Biocon's accounting issues
Published on Sat, May 26 16:42, Updated at Mon, May 28 at 10:28
Source : Moneycontrol.com | Watch Video :
Biocon's quarterly results are raising eyebrows and for the wrong reasons. CNBC-TV18's Payaswini Upadhyay reports that analysts are questioning the way it has accounted for the compensation received from Pfizer at the premature termination of their insulin drug development agreement.
Kiran Mazumdar-Shaw is facing some tough questions from analysts. The questions are regarding the manner in which Biocon has accounted for the USD 164-million compensation received from Pfizer when their USD 350-million deal to develop an insulin portfolio fell through.
Now Biocon had recognized USD 34 million earlier on the basis of the percentage of completion method. But the remaining USD 130 million was not recognized in this year's quarterly results.
Biocon's argument is that it will continue to develop the insulin portfolio and set off the expenses against the retained income in the ratio of 1:1 has not found traction with accounting experts.
PR Ramesh, head - audit, Deloitte India, "If a contract is terminated and you receive compensation for termination on contract, there is no continuing obligation under the contract."
"And therefore all gains or losses or revenues in relation to the contract become recognisable, provided of course, there is no uncertainty regarding collectability and perhaps, in this case, there may not be uncertainty regarding measurability because the termination amounts- if they are specified- as part of the arrangement, then there is no uncertainty regarding measurability."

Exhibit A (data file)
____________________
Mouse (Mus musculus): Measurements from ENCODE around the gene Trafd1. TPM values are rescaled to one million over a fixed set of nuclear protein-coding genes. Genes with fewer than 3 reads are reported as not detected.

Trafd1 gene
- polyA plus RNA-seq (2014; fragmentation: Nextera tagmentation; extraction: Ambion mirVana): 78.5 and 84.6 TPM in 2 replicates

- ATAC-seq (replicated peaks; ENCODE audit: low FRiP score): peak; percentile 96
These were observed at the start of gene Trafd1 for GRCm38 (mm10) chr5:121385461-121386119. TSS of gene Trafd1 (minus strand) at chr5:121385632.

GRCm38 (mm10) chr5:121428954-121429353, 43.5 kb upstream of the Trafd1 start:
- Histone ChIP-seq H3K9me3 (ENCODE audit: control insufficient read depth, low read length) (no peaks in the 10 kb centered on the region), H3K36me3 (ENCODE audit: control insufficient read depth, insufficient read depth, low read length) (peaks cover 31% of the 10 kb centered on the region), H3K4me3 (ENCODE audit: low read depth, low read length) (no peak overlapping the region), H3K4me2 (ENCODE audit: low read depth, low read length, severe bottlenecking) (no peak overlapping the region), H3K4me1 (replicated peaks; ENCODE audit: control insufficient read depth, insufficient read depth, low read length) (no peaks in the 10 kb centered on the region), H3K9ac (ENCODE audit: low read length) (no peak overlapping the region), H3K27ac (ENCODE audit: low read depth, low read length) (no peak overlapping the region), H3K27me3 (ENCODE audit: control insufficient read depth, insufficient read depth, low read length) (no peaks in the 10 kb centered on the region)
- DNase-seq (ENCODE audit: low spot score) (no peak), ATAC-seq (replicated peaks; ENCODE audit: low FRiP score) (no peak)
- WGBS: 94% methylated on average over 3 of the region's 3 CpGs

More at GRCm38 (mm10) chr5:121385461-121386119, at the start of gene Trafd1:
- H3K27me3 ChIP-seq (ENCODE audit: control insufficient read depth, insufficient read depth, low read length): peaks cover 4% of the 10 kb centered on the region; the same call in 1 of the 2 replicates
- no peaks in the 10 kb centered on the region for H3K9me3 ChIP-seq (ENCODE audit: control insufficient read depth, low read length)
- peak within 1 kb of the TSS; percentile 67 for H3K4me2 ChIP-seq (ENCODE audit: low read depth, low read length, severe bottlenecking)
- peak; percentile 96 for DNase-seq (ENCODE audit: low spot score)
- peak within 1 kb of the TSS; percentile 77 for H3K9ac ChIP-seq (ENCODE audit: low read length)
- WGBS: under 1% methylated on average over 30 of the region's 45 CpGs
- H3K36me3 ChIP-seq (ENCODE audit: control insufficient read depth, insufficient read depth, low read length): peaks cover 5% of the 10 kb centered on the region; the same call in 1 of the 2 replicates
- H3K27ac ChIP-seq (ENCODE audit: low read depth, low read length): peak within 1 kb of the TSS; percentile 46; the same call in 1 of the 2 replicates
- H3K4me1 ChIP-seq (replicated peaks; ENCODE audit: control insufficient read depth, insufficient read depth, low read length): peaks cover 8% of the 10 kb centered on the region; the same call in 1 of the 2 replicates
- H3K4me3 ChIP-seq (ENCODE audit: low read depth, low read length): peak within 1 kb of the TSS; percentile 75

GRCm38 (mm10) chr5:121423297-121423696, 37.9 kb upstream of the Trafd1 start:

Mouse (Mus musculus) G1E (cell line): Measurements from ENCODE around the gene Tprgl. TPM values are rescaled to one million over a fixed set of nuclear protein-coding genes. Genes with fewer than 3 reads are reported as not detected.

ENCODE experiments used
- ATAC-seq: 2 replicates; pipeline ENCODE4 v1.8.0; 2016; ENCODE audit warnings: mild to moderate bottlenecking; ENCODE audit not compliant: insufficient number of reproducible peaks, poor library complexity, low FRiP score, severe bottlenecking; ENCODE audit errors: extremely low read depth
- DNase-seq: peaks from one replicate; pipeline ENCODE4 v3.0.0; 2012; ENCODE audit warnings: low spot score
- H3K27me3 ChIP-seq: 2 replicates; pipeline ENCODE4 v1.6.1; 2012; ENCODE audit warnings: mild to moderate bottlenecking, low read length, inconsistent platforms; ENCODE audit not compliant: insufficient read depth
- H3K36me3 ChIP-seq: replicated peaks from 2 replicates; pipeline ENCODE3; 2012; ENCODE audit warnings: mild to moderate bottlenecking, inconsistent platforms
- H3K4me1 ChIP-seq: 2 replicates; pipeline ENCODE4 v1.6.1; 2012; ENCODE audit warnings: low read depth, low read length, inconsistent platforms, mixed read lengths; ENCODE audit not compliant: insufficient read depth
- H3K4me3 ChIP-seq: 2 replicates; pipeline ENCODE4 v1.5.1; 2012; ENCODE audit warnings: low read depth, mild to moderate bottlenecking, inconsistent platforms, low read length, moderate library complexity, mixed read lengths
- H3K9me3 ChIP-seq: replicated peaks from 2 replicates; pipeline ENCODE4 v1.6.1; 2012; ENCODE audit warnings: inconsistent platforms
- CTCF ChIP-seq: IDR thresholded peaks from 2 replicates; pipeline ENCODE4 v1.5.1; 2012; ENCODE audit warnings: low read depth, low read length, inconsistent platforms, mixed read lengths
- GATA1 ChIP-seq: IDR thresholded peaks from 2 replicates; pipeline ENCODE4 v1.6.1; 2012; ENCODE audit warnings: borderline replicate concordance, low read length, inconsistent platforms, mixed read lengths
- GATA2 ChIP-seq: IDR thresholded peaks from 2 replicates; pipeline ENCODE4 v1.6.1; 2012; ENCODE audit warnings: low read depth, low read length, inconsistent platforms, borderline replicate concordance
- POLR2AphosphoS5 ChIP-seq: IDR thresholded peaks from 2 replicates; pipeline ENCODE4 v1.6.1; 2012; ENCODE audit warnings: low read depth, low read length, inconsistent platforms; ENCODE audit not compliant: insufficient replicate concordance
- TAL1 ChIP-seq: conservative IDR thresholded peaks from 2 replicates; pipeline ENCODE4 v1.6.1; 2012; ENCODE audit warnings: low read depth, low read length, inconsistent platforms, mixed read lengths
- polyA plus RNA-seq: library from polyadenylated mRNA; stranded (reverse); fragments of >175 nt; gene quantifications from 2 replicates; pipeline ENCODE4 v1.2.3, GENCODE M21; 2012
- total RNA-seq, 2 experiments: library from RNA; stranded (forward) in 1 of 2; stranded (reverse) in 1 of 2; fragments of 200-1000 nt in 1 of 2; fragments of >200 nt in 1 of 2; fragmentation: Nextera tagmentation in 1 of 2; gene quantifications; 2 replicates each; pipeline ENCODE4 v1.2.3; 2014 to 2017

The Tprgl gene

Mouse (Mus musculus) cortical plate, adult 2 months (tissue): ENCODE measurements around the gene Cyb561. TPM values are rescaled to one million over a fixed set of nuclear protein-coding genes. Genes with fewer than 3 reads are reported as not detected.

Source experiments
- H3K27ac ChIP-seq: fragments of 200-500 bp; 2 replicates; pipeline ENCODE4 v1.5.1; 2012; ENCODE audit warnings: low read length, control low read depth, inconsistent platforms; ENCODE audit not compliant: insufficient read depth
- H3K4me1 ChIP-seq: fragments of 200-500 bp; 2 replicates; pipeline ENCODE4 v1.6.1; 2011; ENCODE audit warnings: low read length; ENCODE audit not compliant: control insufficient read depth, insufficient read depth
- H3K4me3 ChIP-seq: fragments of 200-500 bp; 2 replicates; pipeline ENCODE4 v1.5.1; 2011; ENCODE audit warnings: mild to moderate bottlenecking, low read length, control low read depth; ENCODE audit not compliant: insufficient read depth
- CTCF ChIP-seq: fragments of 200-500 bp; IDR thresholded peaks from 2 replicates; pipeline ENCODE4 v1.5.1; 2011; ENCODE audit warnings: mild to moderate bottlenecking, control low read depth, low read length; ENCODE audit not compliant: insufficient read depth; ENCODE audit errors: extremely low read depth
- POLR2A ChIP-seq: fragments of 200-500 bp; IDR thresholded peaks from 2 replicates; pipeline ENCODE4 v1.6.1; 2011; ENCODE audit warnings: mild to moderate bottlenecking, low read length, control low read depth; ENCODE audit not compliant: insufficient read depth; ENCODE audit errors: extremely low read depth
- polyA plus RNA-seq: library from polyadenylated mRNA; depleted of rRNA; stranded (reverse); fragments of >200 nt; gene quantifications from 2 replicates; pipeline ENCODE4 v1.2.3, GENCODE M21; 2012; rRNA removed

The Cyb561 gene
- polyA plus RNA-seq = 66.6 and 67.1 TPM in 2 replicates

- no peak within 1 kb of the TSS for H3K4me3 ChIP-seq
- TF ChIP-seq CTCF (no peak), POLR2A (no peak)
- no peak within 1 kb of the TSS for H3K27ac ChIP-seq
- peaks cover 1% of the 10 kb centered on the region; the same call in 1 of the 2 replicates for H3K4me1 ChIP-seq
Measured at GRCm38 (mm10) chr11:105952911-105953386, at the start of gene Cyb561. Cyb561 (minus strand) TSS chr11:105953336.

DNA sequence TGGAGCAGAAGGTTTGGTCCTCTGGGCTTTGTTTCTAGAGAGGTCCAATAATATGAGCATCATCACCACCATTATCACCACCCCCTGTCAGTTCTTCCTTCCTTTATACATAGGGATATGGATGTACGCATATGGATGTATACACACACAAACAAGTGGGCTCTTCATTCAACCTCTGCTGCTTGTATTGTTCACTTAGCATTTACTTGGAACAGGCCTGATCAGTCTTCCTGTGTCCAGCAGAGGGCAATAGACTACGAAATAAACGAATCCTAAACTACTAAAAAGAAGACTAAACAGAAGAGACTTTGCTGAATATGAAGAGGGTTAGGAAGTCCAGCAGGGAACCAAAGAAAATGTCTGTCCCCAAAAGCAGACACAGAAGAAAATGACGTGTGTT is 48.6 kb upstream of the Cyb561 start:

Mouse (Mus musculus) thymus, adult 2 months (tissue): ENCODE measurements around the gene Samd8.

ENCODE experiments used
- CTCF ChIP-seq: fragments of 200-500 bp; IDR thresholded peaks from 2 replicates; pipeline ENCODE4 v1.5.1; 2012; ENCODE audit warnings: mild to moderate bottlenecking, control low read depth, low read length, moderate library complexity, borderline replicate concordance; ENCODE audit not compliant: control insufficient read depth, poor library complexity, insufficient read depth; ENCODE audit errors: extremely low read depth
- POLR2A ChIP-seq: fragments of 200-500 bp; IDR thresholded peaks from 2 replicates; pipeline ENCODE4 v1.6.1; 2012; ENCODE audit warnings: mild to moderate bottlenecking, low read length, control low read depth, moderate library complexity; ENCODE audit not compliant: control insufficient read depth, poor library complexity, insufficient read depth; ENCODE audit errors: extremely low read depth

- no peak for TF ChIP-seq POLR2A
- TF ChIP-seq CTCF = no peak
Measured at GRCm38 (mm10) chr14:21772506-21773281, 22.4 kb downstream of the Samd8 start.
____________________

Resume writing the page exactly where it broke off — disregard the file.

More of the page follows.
But Biocon insists it has a continuing obligation to develop this portfolio.
Kiran Majumdar-Shaw, CMD, Biocon,"The terms of reference, in terms of the original Pfizer contract, were that Biocon was to take on the obligation of development. And we were supposed to start the development and carry it all the way through to regulatory approval."
"So this is not an outright licensing deal. In an outright licensing deal, when the licencee takes on the development obligation, any fees payable to the licensor can be booked to profit. But in our case, the licensor, which is Biocon, had the obligation."
Even after repeated questioning, the management did not divulge two things. One: is Biocon obligated to continue work on this portfolio as part of the contractual agreement with Pfizer or has Biocon decided to develop this on its own without any specific conditinality in its agreement with Pfizer?
This is important because experts say that deferring of revenues can only be justified if the continuing obligation is a consequence of the condition in the contract between Pfizer and Biocon.
Two: If this is a continuing obligation under the contract, at what stage was this put in the contract- in October 2011 when the contract was signed or in March 2012 when the contract was terminated?
The answer to this second question will dictate the kind of tax implications Biocon will have to face. Biocon's statutory auditors have provided 'a matter of emphasis' on this issue, but former ICAI President Amarjeet Chopra disagrees.
Amarjeet Chopra, former president, ICAI, "If I am the auditor and have to comply with the code of conduct and best auditing practices, I would have qualified the report because it cannot be an 'emphasis of matter'. The amount is so huge and if it has not been booked, then naturally you should say to this extent that the income has been understated and to that extent, the profit is understated."
Several accounting experts have opined that a company cannot hold on to profits as a provision for future risk, but only for incurred losses or impairment of assets. Add to this the willingness of the statutory auditors to let this pass as true and fair. And the case is not of just poor corporate governance, but also a breach of best practices in accounting.
In Mumbai, Payaswini Upadhyay